Celia B. Fisher, Ph.D., the Marie Ward Doty University Chair is a Professor of Psychology and Director of the Fordham University Center for Ethics Education. Dr. Fisher chaired the American Psychological Association’s (APA) Ethics Code Task Force responsible for developing the current APA Ethical Principles of Psychologists and Code of Conduct and served as Chair of the New York State Board for Psychology, Vice-Chair of the APA Insurance Trust and was a member of the APA Ethics Committee. She has provided national leadership in developing guidelines for graduate education in Applied Developmental Psychology ethical standards and federal guidelines for human subjects research through her service as Chair of National Conference on Graduate Education in Applied Developmental Science, the Environmental Protection Agency’s Human Studies Review Board and the DHHS Secretary’s Advisory Committee on Human Research Protections (SACHRP) and as member of the Ethics Working Group of the National Children’s Study, the NIMH Data Safety Monitoring Board and the Institute of Medicine Committee on Clinical Research Involving Children. Dr. Fisher is the founding co-editor of the journal Applied Developmental Science. She has over 100 publications and 9 books covering topics on the developmental correlates of racial/ethnic discrimination; child and parental attitudes toward privacy and research ethics; the ability of children, adults with mental retardation and other vulnerable populations to consent to treatment and research, community perspectives on HIV and drug use prevention research ethics and guidelines for mental health research involving ethnic minority children and youth. Dr. Fisher’s research and the graduate and post-graduate ethics training programs she administers through the Fordham University Center for Ethics Education have received support from the National Science Foundation, the National Institute for Child Health and Human Development, the National Institute for Mental Health, the National Institute of Neurological Disorders and Stroke, the Department of Education, National Institute on Alcohol Abuse and Alcoholism, the National Center for Research Resources, and the National Institute on Drug Abuse.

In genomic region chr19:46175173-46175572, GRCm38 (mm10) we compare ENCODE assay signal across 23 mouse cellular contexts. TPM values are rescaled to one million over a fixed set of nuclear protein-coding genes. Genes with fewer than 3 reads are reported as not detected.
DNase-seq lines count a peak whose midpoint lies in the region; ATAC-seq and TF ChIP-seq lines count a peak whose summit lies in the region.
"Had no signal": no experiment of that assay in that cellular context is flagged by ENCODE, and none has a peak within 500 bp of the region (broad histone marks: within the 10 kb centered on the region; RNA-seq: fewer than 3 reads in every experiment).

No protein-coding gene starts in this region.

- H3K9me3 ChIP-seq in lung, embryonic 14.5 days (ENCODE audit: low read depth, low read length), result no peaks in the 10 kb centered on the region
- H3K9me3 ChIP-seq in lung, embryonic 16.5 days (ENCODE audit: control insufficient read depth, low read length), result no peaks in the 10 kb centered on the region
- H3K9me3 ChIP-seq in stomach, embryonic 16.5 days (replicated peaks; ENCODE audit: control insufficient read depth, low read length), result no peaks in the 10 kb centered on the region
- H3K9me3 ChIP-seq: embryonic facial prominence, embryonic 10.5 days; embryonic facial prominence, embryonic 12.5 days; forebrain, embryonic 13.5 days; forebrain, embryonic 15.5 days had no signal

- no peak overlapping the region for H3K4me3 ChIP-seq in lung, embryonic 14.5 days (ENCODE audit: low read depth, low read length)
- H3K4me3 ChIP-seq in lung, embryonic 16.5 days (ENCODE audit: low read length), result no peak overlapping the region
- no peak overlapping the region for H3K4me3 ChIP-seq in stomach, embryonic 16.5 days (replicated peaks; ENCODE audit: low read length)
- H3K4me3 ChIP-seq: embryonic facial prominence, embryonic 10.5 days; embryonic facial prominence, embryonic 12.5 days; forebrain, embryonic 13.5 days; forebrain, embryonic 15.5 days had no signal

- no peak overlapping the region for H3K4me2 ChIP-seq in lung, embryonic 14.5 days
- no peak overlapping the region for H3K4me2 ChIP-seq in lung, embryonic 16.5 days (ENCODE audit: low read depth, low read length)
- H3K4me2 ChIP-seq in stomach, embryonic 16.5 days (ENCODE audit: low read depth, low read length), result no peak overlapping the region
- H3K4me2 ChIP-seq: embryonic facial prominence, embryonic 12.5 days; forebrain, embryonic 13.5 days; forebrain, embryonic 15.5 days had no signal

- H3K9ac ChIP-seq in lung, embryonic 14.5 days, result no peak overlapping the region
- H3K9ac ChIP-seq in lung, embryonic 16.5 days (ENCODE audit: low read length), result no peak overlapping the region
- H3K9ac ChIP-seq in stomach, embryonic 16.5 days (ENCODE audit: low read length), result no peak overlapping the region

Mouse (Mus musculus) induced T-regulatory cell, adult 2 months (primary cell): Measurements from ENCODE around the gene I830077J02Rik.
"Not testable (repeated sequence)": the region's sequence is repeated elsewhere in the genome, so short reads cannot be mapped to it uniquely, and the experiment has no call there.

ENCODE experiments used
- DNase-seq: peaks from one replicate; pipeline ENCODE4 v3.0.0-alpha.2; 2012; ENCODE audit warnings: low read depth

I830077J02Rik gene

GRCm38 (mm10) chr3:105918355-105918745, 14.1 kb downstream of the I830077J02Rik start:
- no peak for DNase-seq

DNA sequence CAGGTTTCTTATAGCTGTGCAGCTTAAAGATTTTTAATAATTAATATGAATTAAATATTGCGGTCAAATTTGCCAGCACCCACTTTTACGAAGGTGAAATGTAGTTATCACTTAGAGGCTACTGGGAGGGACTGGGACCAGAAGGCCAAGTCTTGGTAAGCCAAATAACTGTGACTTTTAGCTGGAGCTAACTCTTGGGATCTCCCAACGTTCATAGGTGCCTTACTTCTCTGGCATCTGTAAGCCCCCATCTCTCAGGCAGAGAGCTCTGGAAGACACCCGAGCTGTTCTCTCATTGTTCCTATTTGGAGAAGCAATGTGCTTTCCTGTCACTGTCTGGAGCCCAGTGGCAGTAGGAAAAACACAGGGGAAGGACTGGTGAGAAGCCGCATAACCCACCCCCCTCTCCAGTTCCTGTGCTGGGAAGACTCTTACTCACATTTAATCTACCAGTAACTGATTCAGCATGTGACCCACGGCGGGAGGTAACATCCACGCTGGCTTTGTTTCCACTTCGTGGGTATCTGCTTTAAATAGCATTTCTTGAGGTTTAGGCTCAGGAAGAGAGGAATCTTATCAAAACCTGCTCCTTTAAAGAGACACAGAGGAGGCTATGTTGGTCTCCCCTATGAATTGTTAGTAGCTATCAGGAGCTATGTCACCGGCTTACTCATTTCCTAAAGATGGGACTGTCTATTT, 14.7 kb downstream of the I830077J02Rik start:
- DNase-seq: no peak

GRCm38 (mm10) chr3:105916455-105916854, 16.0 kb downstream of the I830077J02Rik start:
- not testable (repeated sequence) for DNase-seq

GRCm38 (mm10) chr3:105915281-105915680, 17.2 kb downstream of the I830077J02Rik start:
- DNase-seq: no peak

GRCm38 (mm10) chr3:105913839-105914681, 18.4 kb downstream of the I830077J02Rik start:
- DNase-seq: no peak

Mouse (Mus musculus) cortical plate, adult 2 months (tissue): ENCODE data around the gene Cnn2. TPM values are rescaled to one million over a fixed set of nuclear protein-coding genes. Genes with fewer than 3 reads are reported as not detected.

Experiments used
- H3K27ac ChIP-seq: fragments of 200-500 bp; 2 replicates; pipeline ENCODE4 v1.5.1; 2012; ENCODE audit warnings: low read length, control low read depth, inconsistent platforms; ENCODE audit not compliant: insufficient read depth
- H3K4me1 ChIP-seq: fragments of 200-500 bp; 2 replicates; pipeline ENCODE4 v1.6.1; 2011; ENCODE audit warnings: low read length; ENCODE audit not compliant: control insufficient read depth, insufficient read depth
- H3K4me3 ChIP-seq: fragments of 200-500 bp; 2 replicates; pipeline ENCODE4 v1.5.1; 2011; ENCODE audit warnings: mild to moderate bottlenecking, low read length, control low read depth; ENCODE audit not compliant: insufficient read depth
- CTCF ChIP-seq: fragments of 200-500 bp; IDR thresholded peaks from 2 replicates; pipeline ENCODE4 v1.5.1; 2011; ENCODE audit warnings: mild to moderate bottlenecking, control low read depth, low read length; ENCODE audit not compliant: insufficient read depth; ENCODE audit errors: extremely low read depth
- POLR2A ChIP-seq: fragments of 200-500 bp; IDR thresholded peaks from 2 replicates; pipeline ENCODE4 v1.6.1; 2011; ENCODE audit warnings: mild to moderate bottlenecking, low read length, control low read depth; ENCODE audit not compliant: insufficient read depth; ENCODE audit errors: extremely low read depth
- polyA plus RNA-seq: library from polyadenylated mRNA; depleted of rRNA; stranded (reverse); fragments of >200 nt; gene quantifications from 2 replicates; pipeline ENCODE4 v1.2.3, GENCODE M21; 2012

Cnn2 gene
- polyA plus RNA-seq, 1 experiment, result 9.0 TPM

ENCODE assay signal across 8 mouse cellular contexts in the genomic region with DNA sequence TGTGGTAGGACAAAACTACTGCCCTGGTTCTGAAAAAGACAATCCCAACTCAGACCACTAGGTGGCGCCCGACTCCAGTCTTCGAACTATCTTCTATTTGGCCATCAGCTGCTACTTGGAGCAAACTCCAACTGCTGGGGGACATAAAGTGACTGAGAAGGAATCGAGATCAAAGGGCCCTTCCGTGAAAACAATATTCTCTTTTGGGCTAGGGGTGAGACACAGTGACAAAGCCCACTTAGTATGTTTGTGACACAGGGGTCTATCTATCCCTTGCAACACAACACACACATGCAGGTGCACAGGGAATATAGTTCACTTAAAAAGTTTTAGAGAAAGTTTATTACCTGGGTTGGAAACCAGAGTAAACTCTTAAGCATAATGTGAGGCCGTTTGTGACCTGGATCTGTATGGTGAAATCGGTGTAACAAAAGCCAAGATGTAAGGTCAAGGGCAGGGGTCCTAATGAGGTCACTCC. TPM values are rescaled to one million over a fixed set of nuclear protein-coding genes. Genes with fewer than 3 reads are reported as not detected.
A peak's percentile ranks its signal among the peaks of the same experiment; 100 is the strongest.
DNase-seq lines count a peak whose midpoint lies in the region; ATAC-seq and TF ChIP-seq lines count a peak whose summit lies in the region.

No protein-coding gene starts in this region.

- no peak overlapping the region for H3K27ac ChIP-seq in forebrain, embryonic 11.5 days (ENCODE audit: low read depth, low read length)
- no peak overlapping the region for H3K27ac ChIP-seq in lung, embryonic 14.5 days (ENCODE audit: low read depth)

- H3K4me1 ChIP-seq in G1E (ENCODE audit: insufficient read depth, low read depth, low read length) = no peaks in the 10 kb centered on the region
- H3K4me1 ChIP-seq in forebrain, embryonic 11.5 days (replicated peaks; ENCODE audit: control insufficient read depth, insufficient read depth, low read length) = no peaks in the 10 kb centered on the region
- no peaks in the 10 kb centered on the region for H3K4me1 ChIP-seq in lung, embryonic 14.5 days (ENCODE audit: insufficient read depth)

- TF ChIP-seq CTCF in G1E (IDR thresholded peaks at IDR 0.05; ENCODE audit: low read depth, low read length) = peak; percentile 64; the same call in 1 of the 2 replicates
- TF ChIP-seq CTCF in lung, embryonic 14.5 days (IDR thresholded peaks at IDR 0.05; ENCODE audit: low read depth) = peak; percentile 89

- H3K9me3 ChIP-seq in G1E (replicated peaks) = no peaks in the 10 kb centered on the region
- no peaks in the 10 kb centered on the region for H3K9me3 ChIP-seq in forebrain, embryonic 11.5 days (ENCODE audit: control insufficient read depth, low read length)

Richard M. Lerner is the Bergstrom Chair in Applied Developmental Science and the Director of the Applied Developmental Science Institute in the Eliot-Pearson Department of Child Development at Tufts University. A developmental psychologist, Lerner received a Ph.D. in 1971 from the City University of New York. He has been a fellow at the Center for Advanced Study in the Behavioral Sciences and is a fellow of the American Association for the Advancement of Science, American Psychological Association, and American Psychological Society. Prior to joining Tufts University, he held administrative posts at Michigan State University, Pennsylvania State University, and Boston College, where he was the Anita L. Brennan Professor of Education and the Director of the Center for Child, Family, and Community Partnerships. In 1994-95, he held the Tyner Eminent Scholar Chair in the Human Sciences at Florida State University. He is author or editor of 55 books and more than 360 scholarly articles and chapters. He edited Volume 1 (Theoretical Models of Human Development) for the fifth edition of the Handbook of Child Psychology. He is the founding editor of the Journal of Research on Adolescence and Applied Developmental Science. He is known for his theory of, and research about, relations between life-span human development and contextual or ecological change. Lerner has done foundational studies of adolescents’ relations with their peer, family, school, and community contexts and is a leader in the study of public policies and community-based programs aimed at the promotion of positive youth development. With Sage, he authored America’s Youth in Crisis: Challenges and Options for Programs and Policies (1995), co-edited the four-volume Handbook of Applied Developmental Science, and is co-editing the two-volume Encyclopedia of Applied Developmental Science.